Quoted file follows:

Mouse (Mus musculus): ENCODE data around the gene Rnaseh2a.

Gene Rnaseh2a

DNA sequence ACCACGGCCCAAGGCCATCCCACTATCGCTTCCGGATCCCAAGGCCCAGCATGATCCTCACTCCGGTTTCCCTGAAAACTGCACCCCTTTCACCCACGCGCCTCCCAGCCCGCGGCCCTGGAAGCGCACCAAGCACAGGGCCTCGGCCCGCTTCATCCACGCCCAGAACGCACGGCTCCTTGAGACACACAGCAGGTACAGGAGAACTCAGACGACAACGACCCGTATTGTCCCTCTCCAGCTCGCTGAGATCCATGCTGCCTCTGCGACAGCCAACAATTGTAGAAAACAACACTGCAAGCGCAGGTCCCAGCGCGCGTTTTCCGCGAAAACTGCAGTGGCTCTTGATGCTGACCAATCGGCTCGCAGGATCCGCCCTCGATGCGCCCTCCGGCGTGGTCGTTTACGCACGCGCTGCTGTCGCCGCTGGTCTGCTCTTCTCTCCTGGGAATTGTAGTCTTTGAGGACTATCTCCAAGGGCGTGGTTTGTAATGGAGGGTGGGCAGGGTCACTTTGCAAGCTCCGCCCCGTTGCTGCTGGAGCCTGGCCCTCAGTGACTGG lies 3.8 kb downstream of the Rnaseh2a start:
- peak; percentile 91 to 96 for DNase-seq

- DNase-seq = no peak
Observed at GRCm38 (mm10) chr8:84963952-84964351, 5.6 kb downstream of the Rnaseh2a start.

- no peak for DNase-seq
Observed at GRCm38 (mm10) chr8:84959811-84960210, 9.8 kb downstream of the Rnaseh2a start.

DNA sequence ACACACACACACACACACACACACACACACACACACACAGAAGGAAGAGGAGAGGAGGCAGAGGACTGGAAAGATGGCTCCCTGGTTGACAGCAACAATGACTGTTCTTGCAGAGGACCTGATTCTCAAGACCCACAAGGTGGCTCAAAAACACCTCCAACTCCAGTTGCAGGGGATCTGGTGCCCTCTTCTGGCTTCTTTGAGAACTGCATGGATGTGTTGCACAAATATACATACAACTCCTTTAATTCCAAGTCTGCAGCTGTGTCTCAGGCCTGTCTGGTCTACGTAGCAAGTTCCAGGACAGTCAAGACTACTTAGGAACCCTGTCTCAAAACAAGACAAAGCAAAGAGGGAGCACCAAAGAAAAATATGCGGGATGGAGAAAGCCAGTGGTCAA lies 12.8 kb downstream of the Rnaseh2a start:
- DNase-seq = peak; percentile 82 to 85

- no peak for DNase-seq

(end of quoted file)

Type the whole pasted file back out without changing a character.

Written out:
Mouse (Mus musculus): ENCODE data around the gene Rnaseh2a.

Gene Rnaseh2a

DNA sequence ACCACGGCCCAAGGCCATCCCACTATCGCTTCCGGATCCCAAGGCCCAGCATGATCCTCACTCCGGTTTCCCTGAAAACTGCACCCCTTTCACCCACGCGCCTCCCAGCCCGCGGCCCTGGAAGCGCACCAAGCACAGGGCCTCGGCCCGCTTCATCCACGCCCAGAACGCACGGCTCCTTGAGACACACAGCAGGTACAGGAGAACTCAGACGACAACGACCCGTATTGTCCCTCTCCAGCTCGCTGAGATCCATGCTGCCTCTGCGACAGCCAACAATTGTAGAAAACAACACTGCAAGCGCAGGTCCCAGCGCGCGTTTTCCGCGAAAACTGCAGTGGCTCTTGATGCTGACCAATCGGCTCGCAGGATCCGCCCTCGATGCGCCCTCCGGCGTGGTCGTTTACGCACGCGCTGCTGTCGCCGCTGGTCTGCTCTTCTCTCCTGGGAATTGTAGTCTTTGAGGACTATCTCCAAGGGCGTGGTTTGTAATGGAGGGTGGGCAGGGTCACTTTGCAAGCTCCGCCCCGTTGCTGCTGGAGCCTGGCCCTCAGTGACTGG lies 3.8 kb downstream of the Rnaseh2a start:
- peak; percentile 91 to 96 for DNase-seq

- DNase-seq = no peak
Observed at GRCm38 (mm10) chr8:84963952-84964351, 5.6 kb downstream of the Rnaseh2a start.

- no peak for DNase-seq
Observed at GRCm38 (mm10) chr8:84959811-84960210, 9.8 kb downstream of the Rnaseh2a start.

DNA sequence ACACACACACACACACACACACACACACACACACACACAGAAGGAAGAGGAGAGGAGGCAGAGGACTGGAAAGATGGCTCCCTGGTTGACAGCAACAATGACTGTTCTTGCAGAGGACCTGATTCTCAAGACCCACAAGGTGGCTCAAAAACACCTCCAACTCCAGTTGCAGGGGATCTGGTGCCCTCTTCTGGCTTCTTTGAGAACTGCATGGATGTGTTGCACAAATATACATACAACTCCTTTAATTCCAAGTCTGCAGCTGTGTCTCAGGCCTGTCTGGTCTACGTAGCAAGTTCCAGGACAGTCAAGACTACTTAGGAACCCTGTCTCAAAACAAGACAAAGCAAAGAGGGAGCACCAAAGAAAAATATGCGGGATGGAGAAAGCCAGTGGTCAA lies 12.8 kb downstream of the Rnaseh2a start:
- DNase-seq = peak; percentile 82 to 85

- no peak for DNase-seq